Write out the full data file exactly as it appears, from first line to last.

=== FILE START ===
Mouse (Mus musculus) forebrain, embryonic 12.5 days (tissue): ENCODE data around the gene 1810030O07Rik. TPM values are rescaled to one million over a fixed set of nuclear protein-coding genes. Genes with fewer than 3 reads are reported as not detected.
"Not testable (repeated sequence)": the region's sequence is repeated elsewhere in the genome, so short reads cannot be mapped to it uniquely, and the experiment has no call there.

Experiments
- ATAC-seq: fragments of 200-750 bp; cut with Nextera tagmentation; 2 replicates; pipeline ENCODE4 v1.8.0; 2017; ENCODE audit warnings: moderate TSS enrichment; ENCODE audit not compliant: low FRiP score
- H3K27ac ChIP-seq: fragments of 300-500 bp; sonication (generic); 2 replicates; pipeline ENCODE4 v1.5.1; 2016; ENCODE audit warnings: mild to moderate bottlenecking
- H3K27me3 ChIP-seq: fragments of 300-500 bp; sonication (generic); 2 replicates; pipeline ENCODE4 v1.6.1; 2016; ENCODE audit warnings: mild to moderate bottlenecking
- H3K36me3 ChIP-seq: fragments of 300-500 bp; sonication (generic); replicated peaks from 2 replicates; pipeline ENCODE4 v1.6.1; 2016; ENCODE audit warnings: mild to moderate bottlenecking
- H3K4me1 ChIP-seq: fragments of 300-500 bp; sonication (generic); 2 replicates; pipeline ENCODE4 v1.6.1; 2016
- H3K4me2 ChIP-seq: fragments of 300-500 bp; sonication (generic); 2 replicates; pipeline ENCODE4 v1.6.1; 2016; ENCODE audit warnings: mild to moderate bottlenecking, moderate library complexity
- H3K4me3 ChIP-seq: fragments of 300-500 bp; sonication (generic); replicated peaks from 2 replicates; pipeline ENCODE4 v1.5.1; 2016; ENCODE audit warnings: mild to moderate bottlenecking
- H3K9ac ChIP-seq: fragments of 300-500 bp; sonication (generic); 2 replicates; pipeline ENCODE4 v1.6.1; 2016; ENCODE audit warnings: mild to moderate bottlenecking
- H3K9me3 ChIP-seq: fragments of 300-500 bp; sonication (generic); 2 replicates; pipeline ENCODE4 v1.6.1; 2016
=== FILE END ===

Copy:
Mouse (Mus musculus) forebrain, embryonic 12.5 days (tissue): ENCODE data around the gene 1810030O07Rik. TPM values are rescaled to one million over a fixed set of nuclear protein-coding genes. Genes with fewer than 3 reads are reported as not detected.
"Not testable (repeated sequence)": the region's sequence is repeated elsewhere in the genome, so short reads cannot be mapped to it uniquely, and the experiment has no call there.

Experiments
- ATAC-seq: fragments of 200-750 bp; cut with Nextera tagmentation; 2 replicates; pipeline ENCODE4 v1.8.0; 2017; ENCODE audit warnings: moderate TSS enrichment; ENCODE audit not compliant: low FRiP score
- H3K27ac ChIP-seq: fragments of 300-500 bp; sonication (generic); 2 replicates; pipeline ENCODE4 v1.5.1; 2016; ENCODE audit warnings: mild to moderate bottlenecking
- H3K27me3 ChIP-seq: fragments of 300-500 bp; sonication (generic); 2 replicates; pipeline ENCODE4 v1.6.1; 2016; ENCODE audit warnings: mild to moderate bottlenecking
- H3K36me3 ChIP-seq: fragments of 300-500 bp; sonication (generic); replicated peaks from 2 replicates; pipeline ENCODE4 v1.6.1; 2016; ENCODE audit warnings: mild to moderate bottlenecking
- H3K4me1 ChIP-seq: fragments of 300-500 bp; sonication (generic); 2 replicates; pipeline ENCODE4 v1.6.1; 2016
- H3K4me2 ChIP-seq: fragments of 300-500 bp; sonication (generic); 2 replicates; pipeline ENCODE4 v1.6.1; 2016; ENCODE audit warnings: mild to moderate bottlenecking, moderate library complexity
- H3K4me3 ChIP-seq: fragments of 300-500 bp; sonication (generic); replicated peaks from 2 replicates; pipeline ENCODE4 v1.5.1; 2016; ENCODE audit warnings: mild to moderate bottlenecking
- H3K9ac ChIP-seq: fragments of 300-500 bp; sonication (generic); 2 replicates; pipeline ENCODE4 v1.6.1; 2016; ENCODE audit warnings: mild to moderate bottlenecking
- H3K9me3 ChIP-seq: fragments of 300-500 bp; sonication (generic); 2 replicates; pipeline ENCODE4 v1.6.1; 2016